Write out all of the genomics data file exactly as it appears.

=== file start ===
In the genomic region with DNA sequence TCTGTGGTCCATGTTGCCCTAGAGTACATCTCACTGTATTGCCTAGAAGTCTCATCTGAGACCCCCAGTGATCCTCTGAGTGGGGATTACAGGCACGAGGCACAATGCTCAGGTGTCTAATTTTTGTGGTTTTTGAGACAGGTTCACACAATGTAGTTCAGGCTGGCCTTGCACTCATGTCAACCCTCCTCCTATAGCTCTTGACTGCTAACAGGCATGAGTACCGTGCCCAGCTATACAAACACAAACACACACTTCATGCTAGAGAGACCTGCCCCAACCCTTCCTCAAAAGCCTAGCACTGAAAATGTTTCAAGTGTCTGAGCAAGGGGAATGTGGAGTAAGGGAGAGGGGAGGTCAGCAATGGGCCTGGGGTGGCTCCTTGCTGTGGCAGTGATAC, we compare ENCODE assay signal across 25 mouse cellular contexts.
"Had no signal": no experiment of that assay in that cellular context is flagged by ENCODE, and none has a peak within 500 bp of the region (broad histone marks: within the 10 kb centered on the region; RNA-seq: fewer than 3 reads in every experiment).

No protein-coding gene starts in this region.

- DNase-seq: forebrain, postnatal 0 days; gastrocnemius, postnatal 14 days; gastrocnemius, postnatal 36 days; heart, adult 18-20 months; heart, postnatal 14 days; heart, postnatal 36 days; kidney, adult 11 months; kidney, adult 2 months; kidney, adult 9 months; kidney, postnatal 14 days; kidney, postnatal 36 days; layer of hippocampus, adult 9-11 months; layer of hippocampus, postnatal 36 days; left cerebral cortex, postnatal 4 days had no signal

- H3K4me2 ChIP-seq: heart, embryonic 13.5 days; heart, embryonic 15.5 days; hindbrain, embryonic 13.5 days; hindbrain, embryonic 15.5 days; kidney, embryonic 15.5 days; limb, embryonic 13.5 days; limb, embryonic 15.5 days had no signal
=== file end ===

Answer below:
In the genomic region with DNA sequence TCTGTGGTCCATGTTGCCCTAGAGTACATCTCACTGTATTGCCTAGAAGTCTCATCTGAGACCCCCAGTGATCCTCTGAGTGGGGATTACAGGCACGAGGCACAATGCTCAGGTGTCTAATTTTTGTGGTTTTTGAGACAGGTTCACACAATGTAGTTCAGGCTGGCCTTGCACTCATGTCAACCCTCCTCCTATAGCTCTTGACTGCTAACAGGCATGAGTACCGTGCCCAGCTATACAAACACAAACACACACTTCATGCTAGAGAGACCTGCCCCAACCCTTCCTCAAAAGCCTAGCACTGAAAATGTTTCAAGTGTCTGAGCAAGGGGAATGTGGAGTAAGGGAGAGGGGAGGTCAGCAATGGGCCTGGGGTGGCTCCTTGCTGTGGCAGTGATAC, we compare ENCODE assay signal across 25 mouse cellular contexts.
"Had no signal": no experiment of that assay in that cellular context is flagged by ENCODE, and none has a peak within 500 bp of the region (broad histone marks: within the 10 kb centered on the region; RNA-seq: fewer than 3 reads in every experiment).

No protein-coding gene starts in this region.

- DNase-seq: forebrain, postnatal 0 days; gastrocnemius, postnatal 14 days; gastrocnemius, postnatal 36 days; heart, adult 18-20 months; heart, postnatal 14 days; heart, postnatal 36 days; kidney, adult 11 months; kidney, adult 2 months; kidney, adult 9 months; kidney, postnatal 14 days; kidney, postnatal 36 days; layer of hippocampus, adult 9-11 months; layer of hippocampus, postnatal 36 days; left cerebral cortex, postnatal 4 days had no signal

- H3K4me2 ChIP-seq: heart, embryonic 13.5 days; heart, embryonic 15.5 days; hindbrain, embryonic 13.5 days; hindbrain, embryonic 15.5 days; kidney, embryonic 15.5 days; limb, embryonic 13.5 days; limb, embryonic 15.5 days had no signal